This month completes the first two years of cruising by sailboat on board our boat, MAHI. Time has sure flown by! We have survived Hurricane Matthew, numerous storms, a major refit and problem solved any number of issues. We learned to provision and outfit our boat, anchor properly, and safely cruise around.
We are now home in California for hurricane season, having left MAHI back at Great Harbour Cay (GHC) in the Berry Islands, Bahamas for the next few months. GHC is a fabulous hurricane hole, and we have so many wonderful friends who help us out and watch over the boat. A shout out to friends, Jay and Karen Campbell, who keep a special eye on our boat.
Over the last two years, we have been asked many questions about our sailboat adventure. Here are just a few- along with our answers:
What was the most surprising thing you discovered about moving aboard and traveling by sailboat?
Initially, it was the stress. We packed up a trailer filled with our boat supplies and drove across the country from California to Florida. We found that the transition to living in a small space, and dealing with numerous boat failures (chain plates leaked, fuel and head hoses were permeated, head sail ripped, fridge was acting up, etc) during the initial delivery was pretty rough. The financial outlay of the refit was tough on Joe, especially as we discovered many expensive items not caught by our surveyor.
You are also on a huge learning curve with the boat- learning all the various systems, how to operate the boat, getting used to weather, maintenance, while outfitting your boat for cruising. The second year on board was less stressful and more enjoyable, except for this incident. Once we recovered from that scary event, we had a wonderful second year on the boat.
Any problems encountered the first year?
Joe was amazing at fixing any mechanical issue that popped up. We had this weird mystery issue when running the engine- it would act starved for fuel intermittently. Joe problem solved this issue but never could find what was causing it. Finally, Joe built himself a fuel polishing system and discovered a shop rag in the bottom of the fuel tank left by a previous mechanic. Problem solved!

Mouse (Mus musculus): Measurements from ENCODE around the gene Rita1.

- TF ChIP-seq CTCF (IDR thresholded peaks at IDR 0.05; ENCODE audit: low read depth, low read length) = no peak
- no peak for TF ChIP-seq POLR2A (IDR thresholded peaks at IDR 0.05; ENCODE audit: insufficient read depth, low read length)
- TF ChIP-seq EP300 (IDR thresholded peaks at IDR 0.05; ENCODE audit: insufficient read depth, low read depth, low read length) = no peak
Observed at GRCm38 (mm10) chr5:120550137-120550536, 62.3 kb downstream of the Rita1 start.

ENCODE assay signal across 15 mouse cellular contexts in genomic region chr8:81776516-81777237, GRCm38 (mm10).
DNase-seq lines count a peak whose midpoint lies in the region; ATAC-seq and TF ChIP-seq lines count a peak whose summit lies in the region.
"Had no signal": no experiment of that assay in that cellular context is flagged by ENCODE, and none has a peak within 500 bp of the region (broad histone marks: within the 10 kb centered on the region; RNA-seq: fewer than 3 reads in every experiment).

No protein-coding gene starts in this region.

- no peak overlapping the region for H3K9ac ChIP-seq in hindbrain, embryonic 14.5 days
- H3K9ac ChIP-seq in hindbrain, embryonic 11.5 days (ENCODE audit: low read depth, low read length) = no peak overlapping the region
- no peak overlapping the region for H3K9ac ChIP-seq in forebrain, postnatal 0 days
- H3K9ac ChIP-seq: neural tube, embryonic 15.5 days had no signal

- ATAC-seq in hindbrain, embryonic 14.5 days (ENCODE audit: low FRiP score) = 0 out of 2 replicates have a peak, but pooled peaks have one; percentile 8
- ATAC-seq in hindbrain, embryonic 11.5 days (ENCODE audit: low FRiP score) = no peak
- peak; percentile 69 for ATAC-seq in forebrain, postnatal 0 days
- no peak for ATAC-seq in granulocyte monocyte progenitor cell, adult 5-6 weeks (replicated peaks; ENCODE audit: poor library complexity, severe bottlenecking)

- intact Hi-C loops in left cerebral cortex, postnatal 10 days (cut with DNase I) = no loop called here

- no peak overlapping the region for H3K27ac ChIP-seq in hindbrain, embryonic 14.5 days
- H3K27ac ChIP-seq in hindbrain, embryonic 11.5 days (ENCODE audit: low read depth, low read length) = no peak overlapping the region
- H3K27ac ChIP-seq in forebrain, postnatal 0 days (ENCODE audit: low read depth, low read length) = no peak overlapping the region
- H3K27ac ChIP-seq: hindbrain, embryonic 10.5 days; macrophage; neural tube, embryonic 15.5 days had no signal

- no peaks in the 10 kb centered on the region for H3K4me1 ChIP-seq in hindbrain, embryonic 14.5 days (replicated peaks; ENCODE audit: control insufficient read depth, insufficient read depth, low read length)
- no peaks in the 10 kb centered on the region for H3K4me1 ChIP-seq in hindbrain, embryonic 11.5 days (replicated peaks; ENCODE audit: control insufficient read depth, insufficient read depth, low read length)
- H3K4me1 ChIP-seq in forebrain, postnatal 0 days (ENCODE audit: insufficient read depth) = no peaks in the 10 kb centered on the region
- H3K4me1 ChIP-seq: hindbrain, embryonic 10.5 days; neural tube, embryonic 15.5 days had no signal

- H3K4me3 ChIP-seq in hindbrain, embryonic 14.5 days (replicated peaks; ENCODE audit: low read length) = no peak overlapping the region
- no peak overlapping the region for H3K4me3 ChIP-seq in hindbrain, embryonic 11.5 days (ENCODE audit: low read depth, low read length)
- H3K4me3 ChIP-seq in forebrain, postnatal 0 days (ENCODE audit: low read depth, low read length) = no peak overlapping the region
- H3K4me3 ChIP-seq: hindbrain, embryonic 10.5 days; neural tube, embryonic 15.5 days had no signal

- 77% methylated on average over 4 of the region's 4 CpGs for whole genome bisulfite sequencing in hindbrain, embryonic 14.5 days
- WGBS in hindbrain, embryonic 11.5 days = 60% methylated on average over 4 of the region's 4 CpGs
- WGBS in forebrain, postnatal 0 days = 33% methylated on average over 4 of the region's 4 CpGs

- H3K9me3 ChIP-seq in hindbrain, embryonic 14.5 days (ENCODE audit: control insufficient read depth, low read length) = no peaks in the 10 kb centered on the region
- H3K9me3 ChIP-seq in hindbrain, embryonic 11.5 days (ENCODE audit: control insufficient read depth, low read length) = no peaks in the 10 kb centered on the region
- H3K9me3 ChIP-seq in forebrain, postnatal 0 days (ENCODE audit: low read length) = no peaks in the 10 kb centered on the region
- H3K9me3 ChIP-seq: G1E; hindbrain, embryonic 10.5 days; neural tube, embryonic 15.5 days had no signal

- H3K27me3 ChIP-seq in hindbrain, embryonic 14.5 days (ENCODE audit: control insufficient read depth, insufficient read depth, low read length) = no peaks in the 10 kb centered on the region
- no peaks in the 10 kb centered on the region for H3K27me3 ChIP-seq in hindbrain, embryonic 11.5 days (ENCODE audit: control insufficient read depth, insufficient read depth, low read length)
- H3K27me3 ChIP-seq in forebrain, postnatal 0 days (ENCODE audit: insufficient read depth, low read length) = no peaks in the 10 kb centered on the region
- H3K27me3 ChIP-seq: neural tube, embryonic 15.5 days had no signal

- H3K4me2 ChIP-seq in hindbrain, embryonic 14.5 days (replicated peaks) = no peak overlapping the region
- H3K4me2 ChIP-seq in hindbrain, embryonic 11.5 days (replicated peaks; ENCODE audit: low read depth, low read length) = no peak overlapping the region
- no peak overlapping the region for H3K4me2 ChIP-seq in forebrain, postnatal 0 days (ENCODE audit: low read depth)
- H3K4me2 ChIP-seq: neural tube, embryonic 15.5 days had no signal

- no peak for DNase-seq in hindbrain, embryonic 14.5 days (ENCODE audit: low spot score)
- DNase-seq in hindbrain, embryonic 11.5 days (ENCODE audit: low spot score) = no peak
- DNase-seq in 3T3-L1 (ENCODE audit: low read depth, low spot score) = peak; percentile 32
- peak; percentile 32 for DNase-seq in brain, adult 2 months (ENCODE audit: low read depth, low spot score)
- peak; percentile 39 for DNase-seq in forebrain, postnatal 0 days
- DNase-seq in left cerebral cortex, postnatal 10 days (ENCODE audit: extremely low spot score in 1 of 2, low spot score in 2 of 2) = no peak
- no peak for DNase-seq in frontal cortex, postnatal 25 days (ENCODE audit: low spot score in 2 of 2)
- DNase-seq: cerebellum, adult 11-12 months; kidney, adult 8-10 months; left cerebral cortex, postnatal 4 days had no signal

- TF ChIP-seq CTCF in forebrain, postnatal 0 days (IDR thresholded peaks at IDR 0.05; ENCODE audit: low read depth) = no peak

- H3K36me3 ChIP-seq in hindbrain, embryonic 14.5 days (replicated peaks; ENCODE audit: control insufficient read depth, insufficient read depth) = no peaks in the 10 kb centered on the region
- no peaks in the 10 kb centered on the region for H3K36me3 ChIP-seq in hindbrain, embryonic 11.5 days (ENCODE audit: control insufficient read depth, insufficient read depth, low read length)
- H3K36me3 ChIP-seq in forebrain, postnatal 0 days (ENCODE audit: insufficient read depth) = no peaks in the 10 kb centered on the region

On the health front, I struggled for most of the first season with a neurological issue. This was thankfully resolved by getting referred to a wonderful neurologist at Stanford, who revamped my treatment and medications when we flew home to California. Joe hit his head during the refit and had a retinal bleed in his left eye. Luckily, we were able to get him to the Baskin Palmer Eye Institute in Miami where they were able to determine that it was not a detached retina and his eye was able to recover, albeit slowly. Ethan had his own ER visit during the refit in Florida when he ingested a super magnet ball. The x-ray showed he only ate one ball, so he was monitored until it passed. Of course, a super magnet going down a boat head is not a good mix- but that is a Season 2 funny story you can read about here.
What do you if you have a mechanical failure?
On a boat you have to be self reliant. Joe, with his background as a mechanical engineer and all around handy guy, is well suited to fixing any issue that arises. Here are some situations we encountered in both year one and year two:
In season one, we were on a long overnight passage and had a fresh water leak in an inaccessible location under the master head. Of course, our bilge pump also decided to break, and we did not have the spare parts. We have redundant pumps, so water in the bilge was quickly taken care of. We went into Yacht Haven Marina in Spanish Wells to look for the spare bilge part, but we couldn’t find one. Later that night, at a dinner party given by friends, Bruce and Marie on M/Y Felix, Joe mentioned the problem we were having. Our friend, Hank, from M/Y My Harley, just happened to have the part and a spare, which he gave to us until we could pay him back (Thanks, Hank and Betsy!). Such is the way of cruising- with other boaters helping you out. As for the leak issue under the master head, as the leakage point was completely inaccessible, Joe wound up abandoning the failed plumbing and re-building that portion of the fresh water system.